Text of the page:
Kim Spierenburg: Dreams, Talks, and the Violin

Kim Spierenburg: Dreams, Talks, and the Violin

A lot of the speakers at TEDx have a great idea, have done amazing things, or created something fantastic. That’s what makes them inspiring. A few speakers go beyond that. Their life story itself is inspirational. Kim Spierenburg’s is one such story.

As a child, she contracted an auto-immune disease that limited her in many ways. She became confined to a wheelchair and had to battle every day with pain. Her violin offered consolation. Playing the violin made her feel better and made it possible for her to dream big. And dream big she did: a place at the Amsterdam Conservatory; live shows and public speaking; national television and playing for entire stadiums ensued.

Nowadays, the violin is no longer her only way to reach people. Speaking is, in her words, comparably powerful. “Playing the violin and public speaking are both about connecting with people. For me, that connection is important and powerful. It’s what defines me and what I’ll always search for.” In that sense, TEDxAmsterdam is almost a logical next step. I had the opportunity to ask Kim some questions that provide a preview of what’s to come on the 28th:

Why is what you do important to you?

“I want to share something with people–how important it is to dream and to really pursue the biggest and most important of your dreams. I believe I have a story that really makes it possible to make that idea stick. I want to share with people my personal story: what it’s like to live with an affliction like the one I’m constantly confronted with; how for me the violin became an instrument that empowered me to get a grip on that affliction; and how that same violin has made it possible for me to really pursue my dreams.”

What idea will you be sharing with us at TEDx Amsterdam 2014?

“I’m going to use my time on stage to tell people what it is that moves me, and helps me, in the violin. Mostly I would like to tell everyone what the violin has taught me, and how it helps me to battle my sickness. I’ve had to learn to always be positive, even when I’m in pain, and the violin has been the key to this.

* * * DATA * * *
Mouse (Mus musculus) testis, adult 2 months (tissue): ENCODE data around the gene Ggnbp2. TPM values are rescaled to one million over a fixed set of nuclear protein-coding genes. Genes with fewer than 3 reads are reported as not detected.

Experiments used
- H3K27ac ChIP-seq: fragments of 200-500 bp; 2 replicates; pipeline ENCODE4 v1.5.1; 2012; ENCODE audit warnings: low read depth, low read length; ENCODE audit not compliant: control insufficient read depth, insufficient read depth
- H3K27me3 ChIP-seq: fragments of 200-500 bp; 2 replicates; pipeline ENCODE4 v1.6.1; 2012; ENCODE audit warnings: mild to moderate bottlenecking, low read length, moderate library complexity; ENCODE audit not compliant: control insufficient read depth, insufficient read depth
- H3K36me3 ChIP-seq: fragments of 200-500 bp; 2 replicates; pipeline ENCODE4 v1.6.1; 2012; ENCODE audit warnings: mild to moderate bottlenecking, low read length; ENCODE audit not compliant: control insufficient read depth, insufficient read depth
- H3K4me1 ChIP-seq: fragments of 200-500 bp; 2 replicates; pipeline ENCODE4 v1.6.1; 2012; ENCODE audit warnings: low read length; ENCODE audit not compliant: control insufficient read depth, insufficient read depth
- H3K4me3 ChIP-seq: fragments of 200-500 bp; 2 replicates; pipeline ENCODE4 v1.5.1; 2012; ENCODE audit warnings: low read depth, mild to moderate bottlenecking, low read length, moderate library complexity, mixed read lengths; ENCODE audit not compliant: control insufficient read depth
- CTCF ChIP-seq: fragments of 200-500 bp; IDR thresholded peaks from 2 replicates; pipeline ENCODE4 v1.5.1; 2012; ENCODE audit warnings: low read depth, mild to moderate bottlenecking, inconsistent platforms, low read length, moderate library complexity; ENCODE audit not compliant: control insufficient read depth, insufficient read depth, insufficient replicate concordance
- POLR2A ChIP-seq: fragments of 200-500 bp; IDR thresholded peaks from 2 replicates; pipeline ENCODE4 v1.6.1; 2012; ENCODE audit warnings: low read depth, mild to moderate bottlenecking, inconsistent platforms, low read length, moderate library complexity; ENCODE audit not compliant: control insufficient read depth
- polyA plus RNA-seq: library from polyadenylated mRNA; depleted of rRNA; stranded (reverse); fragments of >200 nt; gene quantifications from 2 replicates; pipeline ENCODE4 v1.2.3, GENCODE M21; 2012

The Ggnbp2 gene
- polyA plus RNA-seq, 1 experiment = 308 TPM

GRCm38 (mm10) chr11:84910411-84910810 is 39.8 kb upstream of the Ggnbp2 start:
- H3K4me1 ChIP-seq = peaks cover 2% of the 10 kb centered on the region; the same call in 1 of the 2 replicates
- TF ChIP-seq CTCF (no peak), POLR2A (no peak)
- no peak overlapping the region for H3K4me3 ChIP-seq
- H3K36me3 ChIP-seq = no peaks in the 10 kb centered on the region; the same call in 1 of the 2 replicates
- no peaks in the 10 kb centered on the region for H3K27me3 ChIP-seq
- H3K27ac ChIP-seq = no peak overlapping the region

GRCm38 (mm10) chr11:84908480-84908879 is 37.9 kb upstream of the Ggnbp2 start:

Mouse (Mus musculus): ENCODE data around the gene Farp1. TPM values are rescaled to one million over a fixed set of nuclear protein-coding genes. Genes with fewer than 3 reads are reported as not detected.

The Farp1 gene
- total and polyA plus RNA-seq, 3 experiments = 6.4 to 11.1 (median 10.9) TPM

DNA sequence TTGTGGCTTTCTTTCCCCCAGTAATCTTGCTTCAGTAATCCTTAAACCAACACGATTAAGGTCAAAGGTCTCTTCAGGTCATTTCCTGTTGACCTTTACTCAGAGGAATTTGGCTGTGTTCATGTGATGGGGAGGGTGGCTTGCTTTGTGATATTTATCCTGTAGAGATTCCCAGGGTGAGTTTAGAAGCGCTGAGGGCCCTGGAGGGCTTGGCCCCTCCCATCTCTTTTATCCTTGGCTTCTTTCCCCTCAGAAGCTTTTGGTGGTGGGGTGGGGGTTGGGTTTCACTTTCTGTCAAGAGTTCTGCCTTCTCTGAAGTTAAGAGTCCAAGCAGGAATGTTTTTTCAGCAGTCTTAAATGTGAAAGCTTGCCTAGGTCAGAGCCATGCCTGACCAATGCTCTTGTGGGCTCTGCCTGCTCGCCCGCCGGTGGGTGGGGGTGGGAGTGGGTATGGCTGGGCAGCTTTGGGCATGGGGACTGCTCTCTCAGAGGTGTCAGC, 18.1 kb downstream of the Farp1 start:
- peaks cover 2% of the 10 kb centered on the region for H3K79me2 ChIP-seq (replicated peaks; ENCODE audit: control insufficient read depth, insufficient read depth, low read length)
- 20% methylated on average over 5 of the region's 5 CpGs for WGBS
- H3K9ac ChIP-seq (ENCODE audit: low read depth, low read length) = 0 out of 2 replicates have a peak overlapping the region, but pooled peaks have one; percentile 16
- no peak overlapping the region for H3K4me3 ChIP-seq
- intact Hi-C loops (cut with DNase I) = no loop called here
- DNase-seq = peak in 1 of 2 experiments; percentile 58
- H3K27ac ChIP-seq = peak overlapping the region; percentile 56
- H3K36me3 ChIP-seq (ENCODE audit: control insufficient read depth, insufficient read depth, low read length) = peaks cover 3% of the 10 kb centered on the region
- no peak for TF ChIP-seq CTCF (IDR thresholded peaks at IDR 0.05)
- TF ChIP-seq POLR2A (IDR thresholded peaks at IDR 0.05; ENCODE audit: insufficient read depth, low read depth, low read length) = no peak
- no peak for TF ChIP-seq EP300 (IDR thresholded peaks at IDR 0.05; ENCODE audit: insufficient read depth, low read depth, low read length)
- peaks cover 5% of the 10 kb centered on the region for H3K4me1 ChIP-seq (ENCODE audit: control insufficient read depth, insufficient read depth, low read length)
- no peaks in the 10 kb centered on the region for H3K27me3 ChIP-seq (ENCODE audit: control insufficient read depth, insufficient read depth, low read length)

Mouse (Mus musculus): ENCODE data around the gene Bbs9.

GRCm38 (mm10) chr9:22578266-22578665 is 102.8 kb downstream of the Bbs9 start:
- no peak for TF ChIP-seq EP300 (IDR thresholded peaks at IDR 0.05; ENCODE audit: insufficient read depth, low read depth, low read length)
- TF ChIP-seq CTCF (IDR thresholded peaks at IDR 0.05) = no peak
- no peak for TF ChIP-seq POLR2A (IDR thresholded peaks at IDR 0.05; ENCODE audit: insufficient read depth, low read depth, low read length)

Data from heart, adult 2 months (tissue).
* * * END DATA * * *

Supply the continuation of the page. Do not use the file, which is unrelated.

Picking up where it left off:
And I’m not only going to talk about it… I’m going to play it!”

The violin is the centerpiece of your story. Can you tell us what this violin means for you?

“For me it’s something extremely important. Something that’s a part of every day in my life. If I don’t play, I don’t feel as happy as I could be. I remember the first time I made a sound on a violin. The vibrations of the instrument actually lessened my pain.

But it is more than that. Music for me is a gateway to my fantasy. Back when I was a little girl I created entire stories, complete with castles and princesses, around a composition. And even now music for me is always connected with images. I see what I play, I feel what I play. And it works the other way too. How I feel and what I think are reflected in how I play my violin. In that way it’s an extension, not of my body, but of my inner self.”
Who are your TED heroes? And why?

“Damn, I have so many! People have been sending me TED Talks for years, and I was always one of those people who kept on clicking through. But one of my favorites is definitely the TED Talk by Julian Treasure. It’s really a movie about speaking, and about how speaking really is a form of art. It fits well with the image I have of speaking.

Another TED video I really liked is the talk by Lizzie Velazquez. This one immediately went viral, for good reason. This girl, completely disfigured, talks in such a positive way about where her heart lies.

It’s what I value most–people putting all of their heart into something, people whose main driver is to better the world. Most TED speakers share that attitude, which is why they’re so inspirational.”

And who could be your next inspirational TED speaker?

“Well, Janine Jansen is one of my great heroes. Apart from her, I’ve been really intrigued by an interview by Jaime Hayon, the famous Spanish designer. He talked about his passion for skating and how skaters stand differently in life. Why? Because they know you can only learn something by first tripping and falling a few times, but also because they know that if you believe you can do something in your mind, you’ll eventually be able to do it in real life.” (Well, programming team: something for TEDx Amsterdam 2015?)
Is there anything you’d like to share with our readers that will help them prepare for your talk?

“Think about your hidden dreams. The dreams you don’t really dare to articulate. What do you always discard as ‘It would be great but it’s just too …’? Keep that hidden dream in mind while listening to my story. That’s all you need to do!”

At the start of this interview, I asked Kim whether she would like to tell her story without focusing on her affliction and its limitations. At the time, it sounded like a good thing to ask, mainly because I didn’t want to make it more important than all of her accomplishments, and because I hate pity as driver for interest in someone. Her reaction was not what I expected: “I don’t really care”. At the end of our conversation, she asked me whether I now understood why I didn’t need to worry about it. And I do: it is part of her and part of her story, but really it’s already far away in the background. A little bit of inspiration for me on a Thursday afternoon… It probably means much more is to come in Kim’s talk on the 28th of November!

Oh, and if you’re wondering whether Kim will deliver her story while sitting in her wheelchair, her answer was simple: “I’ll stand!”